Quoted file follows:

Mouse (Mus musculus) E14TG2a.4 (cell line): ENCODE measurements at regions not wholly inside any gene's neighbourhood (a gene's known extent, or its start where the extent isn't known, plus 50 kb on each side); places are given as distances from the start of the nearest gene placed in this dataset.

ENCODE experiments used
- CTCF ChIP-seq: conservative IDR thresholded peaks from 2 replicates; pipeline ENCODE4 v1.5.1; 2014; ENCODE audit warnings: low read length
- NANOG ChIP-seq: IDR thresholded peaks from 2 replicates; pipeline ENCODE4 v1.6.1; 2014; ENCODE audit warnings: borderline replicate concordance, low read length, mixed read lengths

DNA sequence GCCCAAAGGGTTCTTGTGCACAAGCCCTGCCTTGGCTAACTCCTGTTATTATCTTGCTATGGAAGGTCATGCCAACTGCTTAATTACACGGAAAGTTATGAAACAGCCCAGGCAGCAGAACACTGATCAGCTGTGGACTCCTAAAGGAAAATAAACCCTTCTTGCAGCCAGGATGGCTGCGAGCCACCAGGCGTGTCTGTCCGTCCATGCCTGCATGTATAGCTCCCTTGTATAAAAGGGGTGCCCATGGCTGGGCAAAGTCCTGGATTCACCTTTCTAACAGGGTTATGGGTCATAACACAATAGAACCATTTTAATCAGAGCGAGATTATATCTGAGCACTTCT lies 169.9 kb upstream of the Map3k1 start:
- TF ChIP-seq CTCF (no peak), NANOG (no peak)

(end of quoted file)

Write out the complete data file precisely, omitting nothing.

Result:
Mouse (Mus musculus) E14TG2a.4 (cell line): ENCODE measurements at regions not wholly inside any gene's neighbourhood (a gene's known extent, or its start where the extent isn't known, plus 50 kb on each side); places are given as distances from the start of the nearest gene placed in this dataset.

ENCODE experiments used
- CTCF ChIP-seq: conservative IDR thresholded peaks from 2 replicates; pipeline ENCODE4 v1.5.1; 2014; ENCODE audit warnings: low read length
- NANOG ChIP-seq: IDR thresholded peaks from 2 replicates; pipeline ENCODE4 v1.6.1; 2014; ENCODE audit warnings: borderline replicate concordance, low read length, mixed read lengths

DNA sequence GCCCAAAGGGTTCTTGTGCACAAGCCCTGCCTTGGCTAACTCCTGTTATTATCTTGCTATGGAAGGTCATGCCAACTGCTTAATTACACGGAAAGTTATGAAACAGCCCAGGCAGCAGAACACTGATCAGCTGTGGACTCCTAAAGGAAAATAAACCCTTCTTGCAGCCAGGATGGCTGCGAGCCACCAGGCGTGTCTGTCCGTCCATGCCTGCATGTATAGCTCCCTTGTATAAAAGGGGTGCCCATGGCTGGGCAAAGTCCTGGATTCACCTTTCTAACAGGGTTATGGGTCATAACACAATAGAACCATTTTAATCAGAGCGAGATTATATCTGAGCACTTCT lies 169.9 kb upstream of the Map3k1 start:
- TF ChIP-seq CTCF (no peak), NANOG (no peak)